“Let’s say it together. I’m going to choose to forgive myself"
I had the privilege of observing a Yoga 4 Change class offered at the Community Transition Center (CTC). The class was comprised of men. Some had clearly done yoga before and some appeared to have had little or no experience with the practice. They came into the room and chose a mat, which were laid out in a large circle around the instructor.
I knew the instructor. I have known her since she was a child. I knew she had military experience, having served in the US Navy as a helicopter pilot. Her bearing and demeanor was confident and forthright. She was dressed in pants and a loose fitting T shirt, her long hair pulled into a casual ponytail. She is a very attractive woman but intentionally dressed to downplay this fact.
From the first moment, the instructor had command of the class. She was in tune with the emotional energy participants brought into the room and was skilled at managing it. She could tell that the men needed to know they could learn from her and she commanded their respect. At one point she put them through a rigorous routine of deep squats accompanied by deep exhalations. They were visibly exhausted and also invigorated by the exercise. I could see they were impressed by her strength and stamina as well.
Throughout the hour of yoga I intently listened to the instructor’s words. Over and over, she used the word “choice”. For example, “Maybe you are thinking it’s too difficult to stand on one foot. Make a different choice. Choose to stand, fully grounded, on both feet” or “You can choose to persevere right now or you can choose to sit on your mat and rest. The choice is yours. Whatever choice you make will be right for you.”
At the end of the hour, the participants sat on their mats and completed a short form. Then the instructor asked them to consider a few questions.
“I want you to think right now of a choice you’ve made which you regret. Can you think of one? Write it down.”
“I want you to think right now of a choice you’ve made which you’re proud of. Can you think of one? Write it down.”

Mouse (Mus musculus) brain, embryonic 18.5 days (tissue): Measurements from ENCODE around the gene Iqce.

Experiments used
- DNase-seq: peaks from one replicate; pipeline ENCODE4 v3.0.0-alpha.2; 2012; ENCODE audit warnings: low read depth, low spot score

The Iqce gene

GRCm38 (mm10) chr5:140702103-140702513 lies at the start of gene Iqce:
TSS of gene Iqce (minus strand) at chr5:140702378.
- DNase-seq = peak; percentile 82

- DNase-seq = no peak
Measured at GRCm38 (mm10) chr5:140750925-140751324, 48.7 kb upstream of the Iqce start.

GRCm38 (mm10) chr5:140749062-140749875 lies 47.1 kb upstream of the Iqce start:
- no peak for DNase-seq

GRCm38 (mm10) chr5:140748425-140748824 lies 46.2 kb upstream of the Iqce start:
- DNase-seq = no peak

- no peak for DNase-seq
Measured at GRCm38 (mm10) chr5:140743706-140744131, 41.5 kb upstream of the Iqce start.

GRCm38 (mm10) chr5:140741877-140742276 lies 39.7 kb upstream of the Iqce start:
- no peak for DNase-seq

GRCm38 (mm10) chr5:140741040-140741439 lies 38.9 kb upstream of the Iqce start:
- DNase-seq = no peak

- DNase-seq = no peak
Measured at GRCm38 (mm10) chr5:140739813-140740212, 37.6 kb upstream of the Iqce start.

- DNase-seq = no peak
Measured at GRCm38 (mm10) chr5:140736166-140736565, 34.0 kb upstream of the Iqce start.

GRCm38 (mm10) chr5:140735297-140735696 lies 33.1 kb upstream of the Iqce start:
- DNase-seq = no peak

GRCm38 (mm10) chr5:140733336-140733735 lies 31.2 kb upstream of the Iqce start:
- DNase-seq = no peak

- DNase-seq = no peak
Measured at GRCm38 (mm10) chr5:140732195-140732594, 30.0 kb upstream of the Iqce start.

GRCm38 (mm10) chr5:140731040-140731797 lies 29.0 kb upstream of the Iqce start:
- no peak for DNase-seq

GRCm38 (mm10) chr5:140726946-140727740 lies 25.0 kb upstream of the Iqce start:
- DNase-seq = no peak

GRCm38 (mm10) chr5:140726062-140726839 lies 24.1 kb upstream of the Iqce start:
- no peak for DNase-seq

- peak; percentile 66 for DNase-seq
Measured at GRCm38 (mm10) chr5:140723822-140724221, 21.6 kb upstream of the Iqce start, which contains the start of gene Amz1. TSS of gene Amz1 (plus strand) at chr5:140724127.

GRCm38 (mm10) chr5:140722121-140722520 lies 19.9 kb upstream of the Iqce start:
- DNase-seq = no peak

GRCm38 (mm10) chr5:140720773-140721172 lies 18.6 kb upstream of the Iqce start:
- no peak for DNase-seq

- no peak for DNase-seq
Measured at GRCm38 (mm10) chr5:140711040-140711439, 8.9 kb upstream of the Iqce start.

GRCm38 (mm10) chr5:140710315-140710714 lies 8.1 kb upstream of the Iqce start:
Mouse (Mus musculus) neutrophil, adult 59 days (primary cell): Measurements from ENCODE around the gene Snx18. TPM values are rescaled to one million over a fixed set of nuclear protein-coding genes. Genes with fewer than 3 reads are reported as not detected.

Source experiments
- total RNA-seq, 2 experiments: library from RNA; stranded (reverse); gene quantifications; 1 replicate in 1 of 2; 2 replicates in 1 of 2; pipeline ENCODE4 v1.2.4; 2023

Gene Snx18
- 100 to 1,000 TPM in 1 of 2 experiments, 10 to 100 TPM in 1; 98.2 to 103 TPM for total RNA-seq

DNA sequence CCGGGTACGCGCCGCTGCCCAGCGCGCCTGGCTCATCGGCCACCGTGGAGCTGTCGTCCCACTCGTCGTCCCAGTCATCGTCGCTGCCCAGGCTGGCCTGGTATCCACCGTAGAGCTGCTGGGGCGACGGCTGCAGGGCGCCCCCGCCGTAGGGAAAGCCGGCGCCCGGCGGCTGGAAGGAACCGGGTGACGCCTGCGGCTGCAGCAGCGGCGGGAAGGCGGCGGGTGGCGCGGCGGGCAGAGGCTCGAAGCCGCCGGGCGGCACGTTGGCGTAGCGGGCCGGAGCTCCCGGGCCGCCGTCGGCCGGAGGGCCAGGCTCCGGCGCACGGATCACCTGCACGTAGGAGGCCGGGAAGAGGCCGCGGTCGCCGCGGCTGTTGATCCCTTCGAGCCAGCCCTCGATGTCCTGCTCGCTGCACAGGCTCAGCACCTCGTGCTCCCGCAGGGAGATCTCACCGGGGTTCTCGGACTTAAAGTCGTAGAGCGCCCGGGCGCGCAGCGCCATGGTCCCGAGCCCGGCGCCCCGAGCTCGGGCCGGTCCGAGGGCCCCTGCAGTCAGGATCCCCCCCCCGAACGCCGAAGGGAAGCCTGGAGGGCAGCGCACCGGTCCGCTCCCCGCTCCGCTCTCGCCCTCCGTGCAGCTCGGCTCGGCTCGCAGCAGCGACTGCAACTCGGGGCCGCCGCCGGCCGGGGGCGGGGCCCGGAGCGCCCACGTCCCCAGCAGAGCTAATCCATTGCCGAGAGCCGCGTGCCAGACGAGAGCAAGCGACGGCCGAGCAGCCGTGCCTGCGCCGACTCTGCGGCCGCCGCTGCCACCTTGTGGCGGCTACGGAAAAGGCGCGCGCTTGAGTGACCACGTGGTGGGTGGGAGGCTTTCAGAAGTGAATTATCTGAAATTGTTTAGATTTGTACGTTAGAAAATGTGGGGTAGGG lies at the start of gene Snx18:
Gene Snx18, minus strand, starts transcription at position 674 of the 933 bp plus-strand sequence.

“I want you to think of a choice you will make differently when you leave this room. Can you think of one? Write it down.”
“I want you to think of a choice you will make differently when you leave this facility. Can you think of one? Write it down.”
The instructor shared with the group her answer to some of the questions, which helped them to be more open and vulnerable with each other. She shared that she regretted betraying a confidence her sister had shared with her. She shared a recent choice she was proud of. She asked if anyone wanted to share a choice they regretted. Participants shared things related to how they got to the CTC with regrets including the role of drugs or alcohol in their lives and unhealthy relationships. Choices they were proud of included things related to their children as well as their own accomplishments. Some of the choices these men intended to make in terms of their future were answers one would expect to hear: “I’m not going back to that old neighborhood” or “I’m not going to hang out with the same folks”.
Then, one man spoke in a quiet voice, he said “I’m going to choose to forgive myself.”
The room went silent and it was apparent his words had struck a nerve. The instructor commented, “Wow, that’s strong. Can you say it again a little louder?” He repeated himself, with more confidence. She said, “Does anyone else want to make that choice?”. Several hands went up. “Let’s say it together. I’m going to choose to forgive myself.”
I wish I had the words to describe the energy in the room as the majority of the men in that room repeated those words. I could feel the healing power those words generate.
This is the reason I support Yoga 4 Change. I am an active member serving on the Board of Directors. Lives are changed by the trauma informed curriculum which accompanies the yoga instruction. Mind, body and spirit are regenerated through this practice. Lives are transformed.